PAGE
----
by Theodore Scaltsas
We are all accustomed to thinking of wellbeing in Aristotelian terms, assuming the agent’s choice (proairesis) for the preferences and actions that constitute their wellbeing. The agent chooses what is good for them and performs the relevant actions. Accordingly, autonomy is built into our conception of wellbeing.
However, AI Governance cannot promise wellbeing. AI, itself, will make holistic choices within society of what is good for every agent, decide for the agent, and then the agent can pursue AI’s decisions. If AI is well designed for humans, managing humans in society will result in every human having access to health services, education, work and accommodation within society. In this respect, although AI will take away the agent’s choice, in return, it will offer them what we might call social prosperity with respect to access to personal and social goods in society.
There are two questions that arise:
- Can we justify sacrificing wellbeing with autonomy of choice for social prosperity?
- Shall we have the opportunity to decide democratically, if we prefer prosperity to wellbeing?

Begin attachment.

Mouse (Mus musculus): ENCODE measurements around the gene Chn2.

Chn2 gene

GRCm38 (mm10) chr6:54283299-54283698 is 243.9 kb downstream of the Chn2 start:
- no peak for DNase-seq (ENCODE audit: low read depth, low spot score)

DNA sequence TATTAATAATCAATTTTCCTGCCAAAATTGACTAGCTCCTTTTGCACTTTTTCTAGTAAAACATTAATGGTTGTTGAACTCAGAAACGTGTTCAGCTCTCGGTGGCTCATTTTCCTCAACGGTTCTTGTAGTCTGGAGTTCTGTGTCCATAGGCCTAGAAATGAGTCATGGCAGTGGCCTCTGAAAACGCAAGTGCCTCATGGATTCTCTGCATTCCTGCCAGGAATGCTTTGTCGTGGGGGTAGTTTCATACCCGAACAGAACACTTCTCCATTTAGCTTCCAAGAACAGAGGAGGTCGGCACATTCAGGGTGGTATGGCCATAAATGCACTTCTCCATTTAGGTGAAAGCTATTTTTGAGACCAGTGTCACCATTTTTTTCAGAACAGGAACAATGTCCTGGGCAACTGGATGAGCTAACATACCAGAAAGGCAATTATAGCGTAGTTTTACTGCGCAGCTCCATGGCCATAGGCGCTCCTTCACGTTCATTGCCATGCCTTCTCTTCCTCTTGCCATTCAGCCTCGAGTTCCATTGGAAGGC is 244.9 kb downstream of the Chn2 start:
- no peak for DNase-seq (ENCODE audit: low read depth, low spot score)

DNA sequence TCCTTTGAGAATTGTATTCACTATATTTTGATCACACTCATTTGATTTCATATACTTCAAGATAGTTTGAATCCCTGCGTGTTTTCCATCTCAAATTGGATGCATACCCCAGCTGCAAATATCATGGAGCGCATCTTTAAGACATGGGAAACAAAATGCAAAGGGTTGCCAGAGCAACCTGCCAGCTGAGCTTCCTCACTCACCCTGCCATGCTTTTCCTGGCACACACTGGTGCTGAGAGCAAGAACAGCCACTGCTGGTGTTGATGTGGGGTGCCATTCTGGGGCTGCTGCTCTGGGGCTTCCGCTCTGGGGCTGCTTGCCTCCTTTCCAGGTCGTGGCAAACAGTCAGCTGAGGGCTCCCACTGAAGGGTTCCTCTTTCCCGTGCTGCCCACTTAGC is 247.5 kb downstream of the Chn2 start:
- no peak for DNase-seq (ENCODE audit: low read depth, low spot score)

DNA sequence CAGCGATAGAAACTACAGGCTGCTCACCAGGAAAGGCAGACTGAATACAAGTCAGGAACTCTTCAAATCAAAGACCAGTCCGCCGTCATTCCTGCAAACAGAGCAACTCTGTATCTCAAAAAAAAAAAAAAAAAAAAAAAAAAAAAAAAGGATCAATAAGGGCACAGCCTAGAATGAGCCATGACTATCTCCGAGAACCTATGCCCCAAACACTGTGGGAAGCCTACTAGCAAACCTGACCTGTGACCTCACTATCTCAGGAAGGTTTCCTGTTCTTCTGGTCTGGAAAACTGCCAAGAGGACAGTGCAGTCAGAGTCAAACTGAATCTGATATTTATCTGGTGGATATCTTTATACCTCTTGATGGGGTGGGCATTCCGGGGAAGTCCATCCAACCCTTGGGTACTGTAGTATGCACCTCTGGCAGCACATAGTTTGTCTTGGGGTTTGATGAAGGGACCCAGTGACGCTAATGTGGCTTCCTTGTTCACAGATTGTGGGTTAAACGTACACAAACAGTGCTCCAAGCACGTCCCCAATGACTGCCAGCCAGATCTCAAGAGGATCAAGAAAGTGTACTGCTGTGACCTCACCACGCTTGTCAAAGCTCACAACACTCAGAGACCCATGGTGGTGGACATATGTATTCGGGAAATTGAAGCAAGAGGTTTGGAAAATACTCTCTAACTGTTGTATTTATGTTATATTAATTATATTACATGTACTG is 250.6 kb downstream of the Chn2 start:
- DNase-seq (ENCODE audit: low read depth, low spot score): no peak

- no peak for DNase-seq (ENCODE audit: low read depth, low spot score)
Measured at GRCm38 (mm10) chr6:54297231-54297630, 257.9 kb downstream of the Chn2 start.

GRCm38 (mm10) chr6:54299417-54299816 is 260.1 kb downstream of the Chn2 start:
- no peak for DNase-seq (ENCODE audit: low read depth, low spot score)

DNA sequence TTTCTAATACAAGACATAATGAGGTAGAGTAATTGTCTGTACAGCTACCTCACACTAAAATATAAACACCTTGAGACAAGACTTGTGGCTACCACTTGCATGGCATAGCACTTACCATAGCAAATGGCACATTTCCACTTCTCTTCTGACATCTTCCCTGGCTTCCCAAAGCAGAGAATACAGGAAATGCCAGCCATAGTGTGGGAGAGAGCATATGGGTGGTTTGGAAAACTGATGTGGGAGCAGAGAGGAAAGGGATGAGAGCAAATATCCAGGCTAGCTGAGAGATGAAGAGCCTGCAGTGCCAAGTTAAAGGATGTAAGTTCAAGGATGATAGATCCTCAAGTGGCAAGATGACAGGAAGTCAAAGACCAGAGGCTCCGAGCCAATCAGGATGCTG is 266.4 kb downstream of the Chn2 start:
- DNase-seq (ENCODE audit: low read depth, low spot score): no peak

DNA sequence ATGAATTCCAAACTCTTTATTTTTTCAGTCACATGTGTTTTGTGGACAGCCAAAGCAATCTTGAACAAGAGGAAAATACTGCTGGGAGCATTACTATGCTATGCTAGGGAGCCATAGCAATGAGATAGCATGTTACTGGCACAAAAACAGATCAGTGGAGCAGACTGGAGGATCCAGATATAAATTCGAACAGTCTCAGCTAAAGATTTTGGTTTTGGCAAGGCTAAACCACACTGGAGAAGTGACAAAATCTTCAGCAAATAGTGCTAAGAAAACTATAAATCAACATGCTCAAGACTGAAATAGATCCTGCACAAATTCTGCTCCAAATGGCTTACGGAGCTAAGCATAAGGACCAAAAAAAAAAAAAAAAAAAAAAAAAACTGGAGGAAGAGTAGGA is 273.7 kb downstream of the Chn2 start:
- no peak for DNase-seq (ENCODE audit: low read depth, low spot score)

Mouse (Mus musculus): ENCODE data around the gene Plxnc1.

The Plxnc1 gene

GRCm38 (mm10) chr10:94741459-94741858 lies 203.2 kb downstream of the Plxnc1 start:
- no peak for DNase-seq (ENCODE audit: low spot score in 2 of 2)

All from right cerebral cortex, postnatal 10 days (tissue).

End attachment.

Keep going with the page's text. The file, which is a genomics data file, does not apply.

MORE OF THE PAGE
Ancient Philosophy Today: DIALOGOI provides a forum for the mutual engagement between ancient and contemporary philosophy. The journal connects interpretative work in ancient philosophy to current discussions in metaphysics, epistemology and ethics, and assesses the continuing relevance of ancient theories to current philosophical interests and debates.
About the author
Theodore Scaltsas is a Professor of Ancient Philosophy, Emeritus, University of Edinburgh. In recent years, he has been studying AI and its promise of Superintelligence in the AI-Governance of society. His research interests lie in understanding human Wellbeing and human Wisdom.
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